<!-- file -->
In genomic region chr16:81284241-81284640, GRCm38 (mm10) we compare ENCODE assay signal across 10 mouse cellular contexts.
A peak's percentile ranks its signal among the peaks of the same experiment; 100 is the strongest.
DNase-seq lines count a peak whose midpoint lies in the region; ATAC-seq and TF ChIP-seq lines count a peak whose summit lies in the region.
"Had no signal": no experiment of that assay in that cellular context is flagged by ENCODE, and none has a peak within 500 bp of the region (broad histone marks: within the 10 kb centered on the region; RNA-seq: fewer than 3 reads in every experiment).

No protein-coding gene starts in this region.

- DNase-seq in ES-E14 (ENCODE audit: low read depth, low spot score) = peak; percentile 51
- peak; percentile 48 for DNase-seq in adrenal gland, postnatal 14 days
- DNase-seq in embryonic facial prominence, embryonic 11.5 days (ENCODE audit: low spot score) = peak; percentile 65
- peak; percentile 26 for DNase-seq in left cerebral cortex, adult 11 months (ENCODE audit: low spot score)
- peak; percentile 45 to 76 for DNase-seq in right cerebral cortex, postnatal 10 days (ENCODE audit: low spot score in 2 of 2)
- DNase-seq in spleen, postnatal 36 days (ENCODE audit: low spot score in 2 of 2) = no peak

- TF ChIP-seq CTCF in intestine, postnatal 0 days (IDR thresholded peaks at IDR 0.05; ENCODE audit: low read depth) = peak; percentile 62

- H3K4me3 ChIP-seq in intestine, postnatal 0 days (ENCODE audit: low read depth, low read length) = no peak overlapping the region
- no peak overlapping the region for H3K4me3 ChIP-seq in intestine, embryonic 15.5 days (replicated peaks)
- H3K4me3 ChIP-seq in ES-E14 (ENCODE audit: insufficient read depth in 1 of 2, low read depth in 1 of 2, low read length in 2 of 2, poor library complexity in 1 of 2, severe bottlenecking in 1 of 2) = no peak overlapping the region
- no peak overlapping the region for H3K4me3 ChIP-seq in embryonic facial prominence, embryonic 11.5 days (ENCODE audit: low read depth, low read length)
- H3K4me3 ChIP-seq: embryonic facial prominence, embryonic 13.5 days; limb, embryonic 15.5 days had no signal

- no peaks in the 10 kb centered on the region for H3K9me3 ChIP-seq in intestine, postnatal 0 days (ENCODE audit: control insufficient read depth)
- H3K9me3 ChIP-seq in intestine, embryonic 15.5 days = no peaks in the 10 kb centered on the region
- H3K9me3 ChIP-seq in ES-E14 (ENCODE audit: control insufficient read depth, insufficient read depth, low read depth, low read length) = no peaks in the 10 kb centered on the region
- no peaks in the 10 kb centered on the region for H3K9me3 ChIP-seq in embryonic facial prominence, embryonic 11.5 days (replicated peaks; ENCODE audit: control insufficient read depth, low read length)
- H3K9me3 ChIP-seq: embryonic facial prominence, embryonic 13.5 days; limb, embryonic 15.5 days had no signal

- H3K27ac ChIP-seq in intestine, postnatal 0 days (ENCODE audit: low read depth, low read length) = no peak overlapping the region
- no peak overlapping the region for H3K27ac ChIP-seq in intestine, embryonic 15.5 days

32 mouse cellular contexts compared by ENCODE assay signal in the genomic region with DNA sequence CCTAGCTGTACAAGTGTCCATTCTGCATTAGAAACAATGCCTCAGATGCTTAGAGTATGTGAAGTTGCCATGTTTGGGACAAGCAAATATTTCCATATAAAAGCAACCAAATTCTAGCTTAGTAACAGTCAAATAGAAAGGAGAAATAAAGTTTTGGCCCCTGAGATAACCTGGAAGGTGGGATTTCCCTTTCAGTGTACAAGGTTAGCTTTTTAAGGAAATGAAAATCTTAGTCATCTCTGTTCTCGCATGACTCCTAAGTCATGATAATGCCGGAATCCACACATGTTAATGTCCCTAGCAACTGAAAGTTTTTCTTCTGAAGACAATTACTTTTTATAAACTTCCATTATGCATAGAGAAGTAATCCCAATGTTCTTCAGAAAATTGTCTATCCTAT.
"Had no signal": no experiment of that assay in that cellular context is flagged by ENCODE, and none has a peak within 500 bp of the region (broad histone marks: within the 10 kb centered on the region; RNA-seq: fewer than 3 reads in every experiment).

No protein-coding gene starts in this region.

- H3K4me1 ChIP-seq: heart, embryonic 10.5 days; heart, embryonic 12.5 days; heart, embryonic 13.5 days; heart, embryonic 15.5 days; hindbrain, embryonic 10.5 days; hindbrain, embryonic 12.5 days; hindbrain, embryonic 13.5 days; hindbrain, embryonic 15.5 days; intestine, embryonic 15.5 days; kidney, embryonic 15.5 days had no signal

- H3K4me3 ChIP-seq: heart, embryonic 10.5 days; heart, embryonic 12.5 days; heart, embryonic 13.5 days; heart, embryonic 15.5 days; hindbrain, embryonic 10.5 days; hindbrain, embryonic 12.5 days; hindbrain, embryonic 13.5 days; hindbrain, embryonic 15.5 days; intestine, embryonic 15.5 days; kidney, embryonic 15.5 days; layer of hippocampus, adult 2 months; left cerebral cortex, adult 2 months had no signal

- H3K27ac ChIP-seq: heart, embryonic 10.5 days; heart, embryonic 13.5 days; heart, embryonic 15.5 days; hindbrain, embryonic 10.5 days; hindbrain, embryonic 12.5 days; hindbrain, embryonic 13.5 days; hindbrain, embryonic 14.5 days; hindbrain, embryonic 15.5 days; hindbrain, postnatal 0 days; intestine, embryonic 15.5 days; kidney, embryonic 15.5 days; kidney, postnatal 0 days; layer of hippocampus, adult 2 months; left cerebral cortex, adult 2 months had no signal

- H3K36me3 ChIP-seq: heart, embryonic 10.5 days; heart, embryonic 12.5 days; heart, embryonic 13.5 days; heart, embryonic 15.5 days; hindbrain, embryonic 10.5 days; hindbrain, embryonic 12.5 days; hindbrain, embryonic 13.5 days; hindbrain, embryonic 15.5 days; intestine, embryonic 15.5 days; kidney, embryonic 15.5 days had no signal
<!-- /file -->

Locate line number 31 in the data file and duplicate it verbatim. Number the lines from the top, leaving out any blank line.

- H3K36me3 ChIP-seq: heart, embryonic 10.5 days; heart, embryonic 12.5 days; heart, embryonic 13.5 days; heart, embryonic 15.5 days; hindbrain, embryonic 10.5 days; hindbrain, embryonic 12.5 days; hindbrain, embryonic 13.5 days; hindbrain, embryonic 15.5 days; intestine, embryonic 15.5 days; kidney, embryonic 15.5 days had no signal